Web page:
• Same as interval but with true zero point (distance, weight, Kelvin- physical measurements). Ratios are interval scales too but not the other way around.
  • There is much debate with regard to scale distinction and how to deal with different data types.
    • Even some types of data seem to qualify as more than one type.
  • Although some analyses will result in the same outcome whatever you want to call your data, which analysis you perform may be affected by what you see the underlying construct to be, and so it is important that you give it some thought.
decision trees
Decision Trees
  • While decision trees might be helpful, they are, at best, a suggestion, and should never be used as a definitive statement on what analysis to do
  • Example: political party (republican vs. democrats) and 3 ‘continuous’ attitude measures (gun control, abortion, Iraq)
    • Simple enough right?
  • Possible analyses
    • Purely descriptive assessment
    • Simple correlations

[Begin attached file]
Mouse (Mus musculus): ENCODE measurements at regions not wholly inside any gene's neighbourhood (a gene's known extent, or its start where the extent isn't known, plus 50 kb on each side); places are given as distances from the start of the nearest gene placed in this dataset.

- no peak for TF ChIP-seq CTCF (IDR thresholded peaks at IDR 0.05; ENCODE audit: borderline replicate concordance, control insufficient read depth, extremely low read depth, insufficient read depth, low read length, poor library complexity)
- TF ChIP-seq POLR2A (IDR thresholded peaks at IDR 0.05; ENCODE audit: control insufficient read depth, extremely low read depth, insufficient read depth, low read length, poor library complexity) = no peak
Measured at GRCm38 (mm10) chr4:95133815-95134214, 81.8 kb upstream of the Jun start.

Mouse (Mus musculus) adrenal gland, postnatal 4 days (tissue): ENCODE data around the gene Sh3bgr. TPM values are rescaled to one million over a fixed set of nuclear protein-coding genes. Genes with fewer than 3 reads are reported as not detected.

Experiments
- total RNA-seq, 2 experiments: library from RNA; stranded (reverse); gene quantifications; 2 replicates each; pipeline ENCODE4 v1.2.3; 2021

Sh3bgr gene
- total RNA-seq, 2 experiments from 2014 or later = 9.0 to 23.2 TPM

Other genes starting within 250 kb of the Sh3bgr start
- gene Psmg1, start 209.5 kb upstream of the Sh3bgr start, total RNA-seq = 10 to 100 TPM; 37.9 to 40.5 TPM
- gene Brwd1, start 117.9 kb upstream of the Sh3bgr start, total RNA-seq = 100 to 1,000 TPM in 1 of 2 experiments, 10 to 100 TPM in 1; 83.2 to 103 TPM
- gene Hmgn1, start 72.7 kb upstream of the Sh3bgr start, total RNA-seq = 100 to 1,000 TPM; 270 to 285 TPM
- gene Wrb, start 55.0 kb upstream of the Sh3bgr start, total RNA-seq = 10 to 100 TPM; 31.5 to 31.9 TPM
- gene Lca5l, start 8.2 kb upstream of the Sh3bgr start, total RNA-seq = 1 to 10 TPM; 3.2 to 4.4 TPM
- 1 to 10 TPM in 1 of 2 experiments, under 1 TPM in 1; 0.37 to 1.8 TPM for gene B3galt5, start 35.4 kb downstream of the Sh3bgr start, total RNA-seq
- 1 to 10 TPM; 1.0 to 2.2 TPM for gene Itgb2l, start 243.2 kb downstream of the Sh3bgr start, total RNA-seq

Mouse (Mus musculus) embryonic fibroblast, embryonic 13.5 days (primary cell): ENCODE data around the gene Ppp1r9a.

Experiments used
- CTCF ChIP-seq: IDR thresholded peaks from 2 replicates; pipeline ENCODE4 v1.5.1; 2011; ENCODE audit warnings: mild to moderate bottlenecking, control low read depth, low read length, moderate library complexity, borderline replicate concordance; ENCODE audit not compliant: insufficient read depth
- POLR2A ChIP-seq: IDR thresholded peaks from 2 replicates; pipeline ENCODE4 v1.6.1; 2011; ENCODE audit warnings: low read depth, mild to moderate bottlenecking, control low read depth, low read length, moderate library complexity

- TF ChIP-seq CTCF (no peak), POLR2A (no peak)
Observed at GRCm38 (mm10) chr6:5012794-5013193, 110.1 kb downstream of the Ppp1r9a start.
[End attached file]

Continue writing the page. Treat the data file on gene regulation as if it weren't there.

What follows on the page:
• 3 t-tests
      • Classical, Non-parametric, or Robust?
        • Bootstrap, Mann-Whitney, Differences on M-estimators rather than means etc.
    • MANOVA
      • Differences on the linear combination of continuous
    • Discriminant Function Analysis or Logistic regression
      • Predicting party based on attitude (classification)
    • Factor analysis on continuous, t-test on factor scores
  • The point is you will always have an option for how to both understand and describe, as well as analyze the data
  • What you must do is work this out BEFORE collecting the data
  • While you will still have the options on how to analyze the data in the end, those options should be known before anything is collected
  • To collect without an analysis in mind that will test your theoretical model is to waste one’s time, and suggests a lack of truly understanding just what your theory/hypothesis is